Could one of the enduring symbols of the Soviet Union – the mausoleum containing Vladimir Lenin’s embalmed corpse – soon disappear from Red Square?
Vladimir Kozhin, the head of the Kremlin’s property-management department, says he would like to see Lenin’s body buried, and the granite-and-marble mausoleum that houses it dismantled. More importantly, Mr. Kozhin – whose office is responsible for the maintenance and development of Red Square and the Kremlin – believes Russia’s most powerful man, Prime Minister and president-elect Vladimir Putin, feels the same way.
“Nobody likes this cemetery in the centre of Moscow,” Mr. Kozhin said in an interview at his office, a short walk from where tourists queue each morning to see the former Soviet leader’s waxy-looking remains. “I don’t want to speak for [Mr. Putin] but yes, I think he agrees with me.”
Removing Lenin from Red Square – where he has lain embalmed since shortly after his death in 1924 – would be a hugely symbolic step for a country still struggling to emerge from the shadow of the USSR. Russia formally abandoned communism when the Soviet Union fell apart in 1991, but nostalgia for the former empire remains high, particularly among older Russians.
The country has also taken several long steps back toward authoritarianism under Mr. Putin, who has served as prime minister or president since 1999 and has frequently expressed admiration for aspects of the Soviet system.
Mr. Kozhin said the biggest obstacle to burying Lenin is his remaining adherents in the Communist Party, which came second to Mr. Putin and his United Russia party in recent elections. (Lenin’s Tomb saw 1.5 million visitors last year, with the lineup usually an even mix of white-haired Communists and foreign tourists.)
“It should be decided when two-thirds of the country will accept it quietly and not go into the streets,” Mr. Kozhin said. Such a political calculation likely means it won’t happen immediately, with the country already experiencing the largest anti-government street demonstrations since shortly after the fall of the Soviet Union.
But Mr. Kozhin said it was quite possible within Mr. Putin’s coming six-year term in the presidency.
The timing, Mr. Kozhin said, will be dictated by a harsh collision of politics and demographics that could occur in the next two or three years. “Unfortunately, this older generation for whom [the mausoleum]is a sacred place are leaving us rather fast.”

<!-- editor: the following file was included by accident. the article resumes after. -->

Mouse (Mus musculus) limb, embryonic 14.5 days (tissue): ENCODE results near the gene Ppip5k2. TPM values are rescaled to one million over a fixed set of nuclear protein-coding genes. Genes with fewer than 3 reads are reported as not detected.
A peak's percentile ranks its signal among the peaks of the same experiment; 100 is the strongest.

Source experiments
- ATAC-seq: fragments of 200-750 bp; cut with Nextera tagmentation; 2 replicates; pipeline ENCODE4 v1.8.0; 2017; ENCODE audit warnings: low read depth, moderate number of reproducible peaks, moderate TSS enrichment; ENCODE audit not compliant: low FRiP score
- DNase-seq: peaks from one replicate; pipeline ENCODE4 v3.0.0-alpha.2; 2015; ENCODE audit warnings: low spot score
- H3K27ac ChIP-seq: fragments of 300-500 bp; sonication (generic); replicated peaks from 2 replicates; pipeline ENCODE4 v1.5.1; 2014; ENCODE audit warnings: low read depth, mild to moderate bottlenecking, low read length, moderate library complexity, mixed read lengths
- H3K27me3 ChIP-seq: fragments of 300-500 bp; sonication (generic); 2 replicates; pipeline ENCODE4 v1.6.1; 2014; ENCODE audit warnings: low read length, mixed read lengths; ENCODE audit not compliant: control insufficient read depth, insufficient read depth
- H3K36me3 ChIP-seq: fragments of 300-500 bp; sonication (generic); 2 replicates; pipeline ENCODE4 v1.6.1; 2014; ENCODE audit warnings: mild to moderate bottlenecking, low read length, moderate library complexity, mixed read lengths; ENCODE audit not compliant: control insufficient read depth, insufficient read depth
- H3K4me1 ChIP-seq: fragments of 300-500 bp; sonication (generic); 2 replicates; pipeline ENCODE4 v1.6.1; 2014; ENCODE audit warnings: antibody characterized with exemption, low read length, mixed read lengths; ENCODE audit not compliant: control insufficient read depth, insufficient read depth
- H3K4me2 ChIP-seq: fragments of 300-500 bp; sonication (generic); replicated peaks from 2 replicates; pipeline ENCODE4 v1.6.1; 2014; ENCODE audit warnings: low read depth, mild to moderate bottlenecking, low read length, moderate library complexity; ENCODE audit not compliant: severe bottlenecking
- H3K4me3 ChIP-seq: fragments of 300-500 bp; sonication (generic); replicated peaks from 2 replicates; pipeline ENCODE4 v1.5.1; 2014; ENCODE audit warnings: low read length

That means the clock is ticking toward the day Lenin will finally be granted his own wish to be buried alongside his mother’s grave in St. Petersburg. A poll of Internet users conducted last year by United Russia drew more than 345,000 responses and found 67-per-cent support for the idea of removing Lenin from Red Square and burying him in the earth.
Mr. Putin’s predecessor, Boris Yeltsin, raised the idea as far back as 1999, declaring that it was “neither humane nor Christian to display in public the body of someone who died a long time ago.” But Mr. Yeltsin quickly backed down following an outcry from Communist loyalists.
Lenin’s lingering personality cult in Russia goes well beyond the crypt on Red Square. While monuments of other Soviet leaders are hard to find, massive statues of Lenin still stand in the main squares of Moscow and other Russian cities, and the main street in nearly every town and village is named after him.
But the number of Russians who told pollsters that Lenin was history’s “most important world figure” fell to 34 per cent in 2010 from 72 per cent in 1990. Lenin briefly shared the Red Square tomb with his successor, Joseph Stalin, but Stalin’s body was removed from the crypt (and buried near the Kremlin wall alongside other Soviet “heroes”) in 1961 after the Soviet government acknowledged the mass murder that characterized his rule.
If Lenin’s body is buried in St. Petersburg, it would mean the end of a grisly yet remarkable 88-year upkeep project by a Moscow laboratory called Medical Biological Technologies. Created with Soviet government funds, it has fallen on hard times since the collapse of the Soviet Union and now relies on private donations.
Chief embalmer Yuri Denisov-Nikolsky claimed several years ago that Lenin’s body could be maintained for another 100 years using current methods, which include a restorative glycerol and potassium acetate bath once every 18 months, and touch-ups with a mild bleach in the interim. Mr. Denisov-Nikolsky’s boast may never be put to the test.
But just as one project may be ending, another looms. The Moscow scientists – who also care for the embalmed corpses of former North Korean dictator Kim Il-sung and former Vietnamese leader Ho Chi Minh – have reportedly been contacted this year about a potential new client: the recently deceased Kim Jong-il.